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The Little Book of Chefs' Tips
The Little Book Of Chefs' Tips - Richard Maggs
Member Name: ryeb
The Little Book Of Chefs' Tips - Richard Maggs
Advantages: Low price and plenty of user friendly tips for the amateur cook
Disadvantages: None for me
I recieved my copy of "The Little Book of Chefs' Tips" for Christmas in 2011, along with another couple of titles from the same "Little Book" series. I like cooking and one of my favourite parts of reading a new cook book is often the hints and tip sections. If there is a way to do something in the kitchen quicker or easier, I want to know about it! So I was looking forward to reading a book that contained nothing but these sort of handy hints.
The author, Richard Maggs is not a cookery writer that I had previously heard of. He is described in the book as a professional chef so he is obviously perfectly qualified to write about this subject. He is in fact the author of 8 previous books, and he is apparently also the resident expert on a Aga cooking website.
The book itself is not anything much to look at, but the price is just £3.50 so I am not surprised it isn't stuffed with pictures. I don't think that photos would add anything to the content really, as the advice is straightforward to follow and doesn't need pictorial demonstations. Each tip has a two page spread which may sound like a lot of space to give to a few lines of information until you realise that the book measures only 10cm by 12cm approximately. They weren't joking when they called the series Little. It is a paperback, but unlike some small ones, it has stood up to repeated reading without falling apart at the spine.
The back of the book describes the tips as gathered from professional kitchens from all over the world but there are not many that seem specific to international cuisine really. For example, there are not many centred around preparing or using exotic ingredients. However, the existing tips do cover quite a range of subjects. I did wonder whether the majority of the hints would be the sort that come in almost every cookery book, such as to flour pastry cutters between use to prevent the dough sticking. These are good tips in themselves but I was hoping to read something that was new to me. Thankfully, while there are a few of those basic bits of advice, the majority of the information included is more unusual. The hints are not organised by type but as the book is short, it won't take you long to read the whole thing through. This also helps to make up for the fact that there is no index - it would otherwise be annoying trying to wade through lots of info to find the tip you wanted to try. I have found lots of usable advice - for example how to keep a Hollandaise or similar type sauce warm and ready to serve for some time without keeping it on the heat too long and curdling it. The simple idea of pressing cooked spinach through a potato ricer to rid it of excess water is a great time saver when you cook vast quantities of spinach as I do. [I love the stuff and should resemble Popeye by now.] My favourite tip of all involves brandy snaps. It is one that I had actually read before but I had forgotten about and this book describes an easier method in any case. It involves softening ready made brandy snap baskets in the oven and then reshaping them into sturdy and attractive little toffee baskets that you can serve a dessert in. You have to wait for them to set but it doesn't take long and looks like you have gone to a lot more trouble than you have. All the tips I have tried have actually worked and saved either trouble or time. Many more would be especially useful to new cooks because they involve correcting mistakes - such as putting too many chillis in a dish, or too much salt. All in all there are 50 hints in this little book, and they all feel like they were worth including to me. I have found that some of the other books in the series seem to stretch their content out too much to fill the 50 tips requirement that the series has. That isn't the case with this one though.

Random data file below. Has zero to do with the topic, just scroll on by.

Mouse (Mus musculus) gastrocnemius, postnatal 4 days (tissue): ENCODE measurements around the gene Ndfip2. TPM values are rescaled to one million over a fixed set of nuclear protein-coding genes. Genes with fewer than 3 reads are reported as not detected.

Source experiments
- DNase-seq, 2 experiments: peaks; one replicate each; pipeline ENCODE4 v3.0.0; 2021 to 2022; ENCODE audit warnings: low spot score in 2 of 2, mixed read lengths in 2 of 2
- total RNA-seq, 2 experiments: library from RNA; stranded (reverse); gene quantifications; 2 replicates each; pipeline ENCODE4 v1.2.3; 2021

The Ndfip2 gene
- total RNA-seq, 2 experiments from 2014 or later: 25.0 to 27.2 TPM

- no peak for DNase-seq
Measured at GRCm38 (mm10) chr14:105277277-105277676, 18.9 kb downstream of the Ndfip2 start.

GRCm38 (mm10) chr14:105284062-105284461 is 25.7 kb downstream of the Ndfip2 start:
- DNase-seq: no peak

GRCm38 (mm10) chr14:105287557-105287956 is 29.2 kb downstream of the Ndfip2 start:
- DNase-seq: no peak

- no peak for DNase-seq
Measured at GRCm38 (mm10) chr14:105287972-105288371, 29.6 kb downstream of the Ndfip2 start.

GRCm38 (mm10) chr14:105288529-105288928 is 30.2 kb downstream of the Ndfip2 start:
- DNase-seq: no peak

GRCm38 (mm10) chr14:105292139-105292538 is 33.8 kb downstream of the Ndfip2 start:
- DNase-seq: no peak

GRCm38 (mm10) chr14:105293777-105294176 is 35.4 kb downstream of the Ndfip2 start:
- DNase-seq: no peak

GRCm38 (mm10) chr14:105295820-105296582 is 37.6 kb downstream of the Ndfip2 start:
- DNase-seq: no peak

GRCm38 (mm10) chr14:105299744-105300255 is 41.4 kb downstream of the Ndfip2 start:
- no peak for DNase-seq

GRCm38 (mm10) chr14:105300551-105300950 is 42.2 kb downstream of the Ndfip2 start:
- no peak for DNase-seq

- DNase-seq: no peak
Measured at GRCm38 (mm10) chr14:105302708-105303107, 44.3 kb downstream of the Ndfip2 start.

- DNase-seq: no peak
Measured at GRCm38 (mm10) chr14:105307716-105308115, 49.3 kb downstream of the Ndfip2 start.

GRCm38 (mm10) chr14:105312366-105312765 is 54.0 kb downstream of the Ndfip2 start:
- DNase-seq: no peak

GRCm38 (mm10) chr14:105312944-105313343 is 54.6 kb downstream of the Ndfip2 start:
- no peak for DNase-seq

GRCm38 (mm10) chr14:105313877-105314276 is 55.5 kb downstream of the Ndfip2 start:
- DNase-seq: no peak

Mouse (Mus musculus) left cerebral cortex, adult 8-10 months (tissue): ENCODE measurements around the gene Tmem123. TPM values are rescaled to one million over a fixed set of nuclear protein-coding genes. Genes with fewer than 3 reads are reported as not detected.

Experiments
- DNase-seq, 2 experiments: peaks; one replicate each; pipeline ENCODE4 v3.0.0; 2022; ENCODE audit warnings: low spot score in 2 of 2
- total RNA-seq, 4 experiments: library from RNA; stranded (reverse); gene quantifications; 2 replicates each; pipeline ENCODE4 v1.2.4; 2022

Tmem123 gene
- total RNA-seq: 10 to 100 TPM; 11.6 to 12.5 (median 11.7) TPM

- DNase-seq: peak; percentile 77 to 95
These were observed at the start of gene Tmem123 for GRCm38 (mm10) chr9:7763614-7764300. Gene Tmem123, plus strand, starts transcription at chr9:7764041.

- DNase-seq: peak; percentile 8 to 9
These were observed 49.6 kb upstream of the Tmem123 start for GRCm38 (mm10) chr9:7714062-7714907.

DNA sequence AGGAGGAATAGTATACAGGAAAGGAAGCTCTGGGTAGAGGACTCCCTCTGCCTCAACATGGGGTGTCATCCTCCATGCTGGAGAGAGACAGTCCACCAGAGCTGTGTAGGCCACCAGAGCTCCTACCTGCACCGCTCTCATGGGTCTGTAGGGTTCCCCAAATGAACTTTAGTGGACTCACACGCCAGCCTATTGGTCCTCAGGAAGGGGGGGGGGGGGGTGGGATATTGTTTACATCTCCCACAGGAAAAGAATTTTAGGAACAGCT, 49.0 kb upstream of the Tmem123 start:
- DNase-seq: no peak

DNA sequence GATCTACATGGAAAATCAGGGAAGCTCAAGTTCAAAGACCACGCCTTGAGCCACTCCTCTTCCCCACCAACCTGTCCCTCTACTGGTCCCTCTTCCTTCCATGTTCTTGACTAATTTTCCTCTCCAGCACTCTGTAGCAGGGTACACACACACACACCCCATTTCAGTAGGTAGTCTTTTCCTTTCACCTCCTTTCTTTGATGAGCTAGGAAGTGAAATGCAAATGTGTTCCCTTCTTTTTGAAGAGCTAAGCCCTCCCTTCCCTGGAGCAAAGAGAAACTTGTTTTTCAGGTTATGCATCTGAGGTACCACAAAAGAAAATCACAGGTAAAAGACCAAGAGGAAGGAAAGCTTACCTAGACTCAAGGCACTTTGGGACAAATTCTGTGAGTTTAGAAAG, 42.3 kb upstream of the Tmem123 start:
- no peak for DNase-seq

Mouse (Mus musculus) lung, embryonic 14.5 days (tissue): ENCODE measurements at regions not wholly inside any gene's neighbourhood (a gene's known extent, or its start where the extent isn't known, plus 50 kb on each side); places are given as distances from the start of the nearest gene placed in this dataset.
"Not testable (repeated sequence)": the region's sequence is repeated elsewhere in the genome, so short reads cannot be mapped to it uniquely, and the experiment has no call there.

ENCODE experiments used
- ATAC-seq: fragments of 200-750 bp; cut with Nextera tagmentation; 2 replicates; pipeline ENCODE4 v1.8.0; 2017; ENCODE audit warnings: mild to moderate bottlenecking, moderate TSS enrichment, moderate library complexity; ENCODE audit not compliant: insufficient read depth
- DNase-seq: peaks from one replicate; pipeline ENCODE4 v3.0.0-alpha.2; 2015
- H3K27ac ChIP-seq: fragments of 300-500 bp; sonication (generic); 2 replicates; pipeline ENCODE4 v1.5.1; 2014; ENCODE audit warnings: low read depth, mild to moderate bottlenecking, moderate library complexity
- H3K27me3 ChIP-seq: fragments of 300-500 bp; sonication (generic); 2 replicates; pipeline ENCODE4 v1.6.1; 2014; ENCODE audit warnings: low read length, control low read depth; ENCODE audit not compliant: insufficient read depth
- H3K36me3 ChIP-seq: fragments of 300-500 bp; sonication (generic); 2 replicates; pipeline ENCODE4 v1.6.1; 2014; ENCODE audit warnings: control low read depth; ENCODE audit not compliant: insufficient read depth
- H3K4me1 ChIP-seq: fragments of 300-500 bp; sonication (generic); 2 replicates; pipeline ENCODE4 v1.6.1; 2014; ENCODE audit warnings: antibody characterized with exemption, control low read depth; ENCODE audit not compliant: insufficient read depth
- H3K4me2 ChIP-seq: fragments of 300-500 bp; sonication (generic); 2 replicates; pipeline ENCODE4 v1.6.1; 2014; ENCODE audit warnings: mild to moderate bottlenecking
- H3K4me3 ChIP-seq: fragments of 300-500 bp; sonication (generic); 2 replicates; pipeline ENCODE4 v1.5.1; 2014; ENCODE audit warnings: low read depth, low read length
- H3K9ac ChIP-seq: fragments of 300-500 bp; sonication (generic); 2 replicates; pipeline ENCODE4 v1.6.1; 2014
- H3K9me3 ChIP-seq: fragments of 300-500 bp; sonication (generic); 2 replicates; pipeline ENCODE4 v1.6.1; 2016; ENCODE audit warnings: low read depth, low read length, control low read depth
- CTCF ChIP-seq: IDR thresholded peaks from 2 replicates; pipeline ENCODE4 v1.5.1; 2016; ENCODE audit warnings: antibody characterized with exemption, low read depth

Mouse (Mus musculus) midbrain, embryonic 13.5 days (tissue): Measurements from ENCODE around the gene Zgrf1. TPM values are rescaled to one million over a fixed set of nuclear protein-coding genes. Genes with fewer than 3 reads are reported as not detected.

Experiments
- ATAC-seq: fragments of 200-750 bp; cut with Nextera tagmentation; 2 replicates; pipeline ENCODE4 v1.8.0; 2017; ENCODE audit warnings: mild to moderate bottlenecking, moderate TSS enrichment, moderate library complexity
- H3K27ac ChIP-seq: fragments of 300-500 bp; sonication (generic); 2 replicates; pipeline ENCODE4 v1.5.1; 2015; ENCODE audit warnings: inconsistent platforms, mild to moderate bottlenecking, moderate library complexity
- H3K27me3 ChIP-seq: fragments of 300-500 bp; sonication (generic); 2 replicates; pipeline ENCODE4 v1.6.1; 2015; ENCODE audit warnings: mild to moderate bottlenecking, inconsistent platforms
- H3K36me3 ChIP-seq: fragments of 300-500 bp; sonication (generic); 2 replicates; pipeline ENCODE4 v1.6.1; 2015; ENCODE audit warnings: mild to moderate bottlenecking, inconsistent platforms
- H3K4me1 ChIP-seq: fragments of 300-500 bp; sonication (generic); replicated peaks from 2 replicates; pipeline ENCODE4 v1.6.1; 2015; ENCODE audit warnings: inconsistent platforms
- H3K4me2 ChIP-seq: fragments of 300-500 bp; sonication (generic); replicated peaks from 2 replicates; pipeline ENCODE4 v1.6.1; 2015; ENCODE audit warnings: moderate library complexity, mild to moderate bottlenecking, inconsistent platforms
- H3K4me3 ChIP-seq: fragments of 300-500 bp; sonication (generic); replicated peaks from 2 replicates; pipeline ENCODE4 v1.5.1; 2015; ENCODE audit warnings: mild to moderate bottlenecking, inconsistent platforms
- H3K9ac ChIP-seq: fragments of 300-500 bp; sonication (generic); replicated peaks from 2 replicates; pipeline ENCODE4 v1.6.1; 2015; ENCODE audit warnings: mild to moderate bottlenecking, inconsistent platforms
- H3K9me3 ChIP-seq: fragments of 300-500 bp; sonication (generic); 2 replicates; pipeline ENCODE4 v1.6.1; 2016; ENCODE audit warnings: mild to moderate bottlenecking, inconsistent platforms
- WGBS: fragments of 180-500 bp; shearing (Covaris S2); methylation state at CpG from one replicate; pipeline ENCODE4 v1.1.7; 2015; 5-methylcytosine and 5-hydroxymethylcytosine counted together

I would recommend the book because while it isn't the longest, it's price of £3.50 reflects that. The 50 tips may be by professional chefs but they are still the sort of thing you can use in your own kitchen. I have learnt lots of interesting things from reading the book and the advice has genuinely helped me when cooking. I have read it more than once, to remind myself of things I had wanted to try but didn't straight away. Being small, it is no trouble to keep it for reference on my bookshelves. It would make a good small gift or stocking filler for someone, which is how I recieved my copy. Overall, I would recommend it to those interested in cooking.
[This review is also on Ciao under the same user name.]
Summary: A book worth reading to save you time and trouble in the kitchen
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